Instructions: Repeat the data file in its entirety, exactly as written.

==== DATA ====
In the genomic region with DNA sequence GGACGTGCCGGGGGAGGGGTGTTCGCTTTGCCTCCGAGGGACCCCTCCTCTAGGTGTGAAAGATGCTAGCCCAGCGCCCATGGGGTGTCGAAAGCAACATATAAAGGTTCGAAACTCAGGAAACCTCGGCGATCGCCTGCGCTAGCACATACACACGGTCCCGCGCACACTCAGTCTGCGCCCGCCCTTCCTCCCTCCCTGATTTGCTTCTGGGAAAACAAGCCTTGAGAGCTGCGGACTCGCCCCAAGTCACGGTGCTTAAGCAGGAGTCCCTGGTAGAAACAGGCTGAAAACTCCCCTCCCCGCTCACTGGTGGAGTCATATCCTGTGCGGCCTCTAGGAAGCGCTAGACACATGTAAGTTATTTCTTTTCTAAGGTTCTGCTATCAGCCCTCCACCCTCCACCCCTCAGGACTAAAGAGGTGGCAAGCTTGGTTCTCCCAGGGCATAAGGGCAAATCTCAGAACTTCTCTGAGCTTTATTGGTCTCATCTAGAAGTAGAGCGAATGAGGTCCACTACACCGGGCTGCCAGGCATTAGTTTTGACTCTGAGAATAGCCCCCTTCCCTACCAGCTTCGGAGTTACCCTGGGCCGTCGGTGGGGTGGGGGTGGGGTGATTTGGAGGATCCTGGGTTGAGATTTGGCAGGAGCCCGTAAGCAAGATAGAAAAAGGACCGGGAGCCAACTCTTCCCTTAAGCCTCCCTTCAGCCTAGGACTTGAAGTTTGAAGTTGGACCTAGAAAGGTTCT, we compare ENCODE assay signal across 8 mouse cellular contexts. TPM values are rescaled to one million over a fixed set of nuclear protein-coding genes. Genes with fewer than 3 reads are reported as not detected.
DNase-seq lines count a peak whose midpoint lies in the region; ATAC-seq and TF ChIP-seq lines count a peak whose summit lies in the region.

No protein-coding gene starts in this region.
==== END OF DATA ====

In the genomic region with DNA sequence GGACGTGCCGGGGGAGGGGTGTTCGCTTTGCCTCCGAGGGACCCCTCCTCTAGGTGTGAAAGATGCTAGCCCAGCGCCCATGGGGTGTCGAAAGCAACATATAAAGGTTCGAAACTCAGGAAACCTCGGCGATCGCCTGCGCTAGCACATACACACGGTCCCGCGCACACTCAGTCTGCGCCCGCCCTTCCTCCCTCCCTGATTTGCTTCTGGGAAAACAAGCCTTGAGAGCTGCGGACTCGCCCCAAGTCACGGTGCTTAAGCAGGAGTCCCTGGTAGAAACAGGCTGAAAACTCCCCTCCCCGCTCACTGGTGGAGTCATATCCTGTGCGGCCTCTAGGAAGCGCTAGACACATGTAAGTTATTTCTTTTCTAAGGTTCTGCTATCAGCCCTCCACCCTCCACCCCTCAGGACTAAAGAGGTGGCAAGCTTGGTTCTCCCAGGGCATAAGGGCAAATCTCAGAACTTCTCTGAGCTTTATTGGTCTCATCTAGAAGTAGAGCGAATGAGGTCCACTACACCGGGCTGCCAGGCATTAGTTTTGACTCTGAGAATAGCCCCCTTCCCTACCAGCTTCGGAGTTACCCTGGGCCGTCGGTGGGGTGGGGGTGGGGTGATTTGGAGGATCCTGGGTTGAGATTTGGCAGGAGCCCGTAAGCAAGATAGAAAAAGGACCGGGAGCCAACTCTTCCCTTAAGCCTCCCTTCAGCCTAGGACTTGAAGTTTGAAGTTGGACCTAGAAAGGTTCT, we compare ENCODE assay signal across 8 mouse cellular contexts. TPM values are rescaled to one million over a fixed set of nuclear protein-coding genes. Genes with fewer than 3 reads are reported as not detected.
DNase-seq lines count a peak whose midpoint lies in the region; ATAC-seq and TF ChIP-seq lines count a peak whose summit lies in the region.

No protein-coding gene starts in this region.